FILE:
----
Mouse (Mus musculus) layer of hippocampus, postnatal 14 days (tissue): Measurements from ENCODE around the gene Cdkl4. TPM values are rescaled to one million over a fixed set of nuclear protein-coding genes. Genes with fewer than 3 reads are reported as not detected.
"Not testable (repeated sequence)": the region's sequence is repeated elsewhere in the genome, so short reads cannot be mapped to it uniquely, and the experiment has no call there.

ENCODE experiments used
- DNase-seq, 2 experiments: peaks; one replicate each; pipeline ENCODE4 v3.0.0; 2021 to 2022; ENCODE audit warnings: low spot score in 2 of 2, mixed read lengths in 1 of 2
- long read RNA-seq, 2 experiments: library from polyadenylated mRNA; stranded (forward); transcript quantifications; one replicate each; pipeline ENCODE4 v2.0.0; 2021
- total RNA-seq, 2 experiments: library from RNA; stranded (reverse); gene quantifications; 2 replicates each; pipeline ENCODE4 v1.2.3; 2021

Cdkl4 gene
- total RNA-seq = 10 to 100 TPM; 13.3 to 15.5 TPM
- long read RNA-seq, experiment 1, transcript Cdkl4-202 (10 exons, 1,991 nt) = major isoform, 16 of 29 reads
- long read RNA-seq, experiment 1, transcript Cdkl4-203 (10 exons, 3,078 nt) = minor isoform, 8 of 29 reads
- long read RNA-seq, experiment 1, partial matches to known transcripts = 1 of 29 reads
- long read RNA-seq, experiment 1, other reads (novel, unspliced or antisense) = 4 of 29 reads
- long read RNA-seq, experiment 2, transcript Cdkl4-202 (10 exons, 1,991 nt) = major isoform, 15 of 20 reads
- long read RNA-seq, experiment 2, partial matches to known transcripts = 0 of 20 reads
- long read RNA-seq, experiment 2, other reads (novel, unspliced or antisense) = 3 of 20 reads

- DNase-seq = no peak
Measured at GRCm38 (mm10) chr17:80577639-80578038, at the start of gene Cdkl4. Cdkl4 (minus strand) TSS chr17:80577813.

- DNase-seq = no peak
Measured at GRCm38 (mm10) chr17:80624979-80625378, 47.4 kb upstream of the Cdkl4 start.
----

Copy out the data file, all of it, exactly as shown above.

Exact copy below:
Mouse (Mus musculus) layer of hippocampus, postnatal 14 days (tissue): Measurements from ENCODE around the gene Cdkl4. TPM values are rescaled to one million over a fixed set of nuclear protein-coding genes. Genes with fewer than 3 reads are reported as not detected.
"Not testable (repeated sequence)": the region's sequence is repeated elsewhere in the genome, so short reads cannot be mapped to it uniquely, and the experiment has no call there.

ENCODE experiments used
- DNase-seq, 2 experiments: peaks; one replicate each; pipeline ENCODE4 v3.0.0; 2021 to 2022; ENCODE audit warnings: low spot score in 2 of 2, mixed read lengths in 1 of 2
- long read RNA-seq, 2 experiments: library from polyadenylated mRNA; stranded (forward); transcript quantifications; one replicate each; pipeline ENCODE4 v2.0.0; 2021
- total RNA-seq, 2 experiments: library from RNA; stranded (reverse); gene quantifications; 2 replicates each; pipeline ENCODE4 v1.2.3; 2021

Cdkl4 gene
- total RNA-seq = 10 to 100 TPM; 13.3 to 15.5 TPM
- long read RNA-seq, experiment 1, transcript Cdkl4-202 (10 exons, 1,991 nt) = major isoform, 16 of 29 reads
- long read RNA-seq, experiment 1, transcript Cdkl4-203 (10 exons, 3,078 nt) = minor isoform, 8 of 29 reads
- long read RNA-seq, experiment 1, partial matches to known transcripts = 1 of 29 reads
- long read RNA-seq, experiment 1, other reads (novel, unspliced or antisense) = 4 of 29 reads
- long read RNA-seq, experiment 2, transcript Cdkl4-202 (10 exons, 1,991 nt) = major isoform, 15 of 20 reads
- long read RNA-seq, experiment 2, partial matches to known transcripts = 0 of 20 reads
- long read RNA-seq, experiment 2, other reads (novel, unspliced or antisense) = 3 of 20 reads

- DNase-seq = no peak
Measured at GRCm38 (mm10) chr17:80577639-80578038, at the start of gene Cdkl4. Cdkl4 (minus strand) TSS chr17:80577813.

- DNase-seq = no peak
Measured at GRCm38 (mm10) chr17:80624979-80625378, 47.4 kb upstream of the Cdkl4 start.